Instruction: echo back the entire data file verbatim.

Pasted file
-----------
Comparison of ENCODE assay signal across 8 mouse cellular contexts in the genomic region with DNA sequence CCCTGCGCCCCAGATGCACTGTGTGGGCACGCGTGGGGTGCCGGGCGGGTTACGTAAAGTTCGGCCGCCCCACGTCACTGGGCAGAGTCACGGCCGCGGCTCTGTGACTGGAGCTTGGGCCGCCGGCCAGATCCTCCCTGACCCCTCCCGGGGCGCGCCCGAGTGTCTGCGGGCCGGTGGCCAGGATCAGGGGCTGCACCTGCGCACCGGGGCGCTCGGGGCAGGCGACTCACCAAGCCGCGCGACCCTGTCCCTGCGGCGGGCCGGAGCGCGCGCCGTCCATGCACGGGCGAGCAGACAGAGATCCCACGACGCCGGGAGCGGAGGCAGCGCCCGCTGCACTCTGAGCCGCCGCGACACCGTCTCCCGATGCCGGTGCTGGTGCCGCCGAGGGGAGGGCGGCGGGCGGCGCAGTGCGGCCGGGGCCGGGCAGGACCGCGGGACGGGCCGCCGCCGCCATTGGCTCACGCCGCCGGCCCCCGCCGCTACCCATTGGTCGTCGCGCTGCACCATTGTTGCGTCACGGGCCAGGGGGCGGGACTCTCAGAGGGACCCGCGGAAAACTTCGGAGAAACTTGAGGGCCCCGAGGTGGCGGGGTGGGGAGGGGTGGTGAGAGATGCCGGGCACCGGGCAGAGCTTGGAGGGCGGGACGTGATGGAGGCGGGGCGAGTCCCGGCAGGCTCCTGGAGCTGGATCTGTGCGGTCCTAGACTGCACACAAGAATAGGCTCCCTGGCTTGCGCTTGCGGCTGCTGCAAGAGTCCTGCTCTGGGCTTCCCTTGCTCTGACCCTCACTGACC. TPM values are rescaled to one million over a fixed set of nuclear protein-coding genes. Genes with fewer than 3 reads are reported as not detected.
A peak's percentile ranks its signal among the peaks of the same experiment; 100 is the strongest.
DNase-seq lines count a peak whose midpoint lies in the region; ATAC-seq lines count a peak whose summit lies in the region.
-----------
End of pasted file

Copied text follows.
Comparison of ENCODE assay signal across 8 mouse cellular contexts in the genomic region with DNA sequence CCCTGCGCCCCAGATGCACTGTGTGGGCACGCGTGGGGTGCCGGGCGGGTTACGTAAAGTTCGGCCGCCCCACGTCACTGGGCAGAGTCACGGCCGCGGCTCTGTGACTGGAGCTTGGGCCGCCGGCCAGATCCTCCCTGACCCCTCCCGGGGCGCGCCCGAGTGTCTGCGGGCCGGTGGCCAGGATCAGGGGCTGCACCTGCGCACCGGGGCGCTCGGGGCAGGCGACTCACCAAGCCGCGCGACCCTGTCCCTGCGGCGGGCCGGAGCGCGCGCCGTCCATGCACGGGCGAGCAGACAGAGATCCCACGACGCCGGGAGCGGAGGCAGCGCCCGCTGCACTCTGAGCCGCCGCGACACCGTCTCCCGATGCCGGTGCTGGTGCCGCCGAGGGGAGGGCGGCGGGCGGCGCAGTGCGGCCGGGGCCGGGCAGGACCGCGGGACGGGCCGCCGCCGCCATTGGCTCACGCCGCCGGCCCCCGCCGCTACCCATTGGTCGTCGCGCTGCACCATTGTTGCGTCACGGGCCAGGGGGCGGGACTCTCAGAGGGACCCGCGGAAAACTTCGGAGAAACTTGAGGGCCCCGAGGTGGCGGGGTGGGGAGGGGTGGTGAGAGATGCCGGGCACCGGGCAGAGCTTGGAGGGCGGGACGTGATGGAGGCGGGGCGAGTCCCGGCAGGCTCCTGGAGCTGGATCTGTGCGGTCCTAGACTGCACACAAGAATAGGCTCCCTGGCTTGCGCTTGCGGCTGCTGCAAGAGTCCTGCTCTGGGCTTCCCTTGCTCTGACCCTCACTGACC. TPM values are rescaled to one million over a fixed set of nuclear protein-coding genes. Genes with fewer than 3 reads are reported as not detected.
A peak's percentile ranks its signal among the peaks of the same experiment; 100 is the strongest.
DNase-seq lines count a peak whose midpoint lies in the region; ATAC-seq lines count a peak whose summit lies in the region.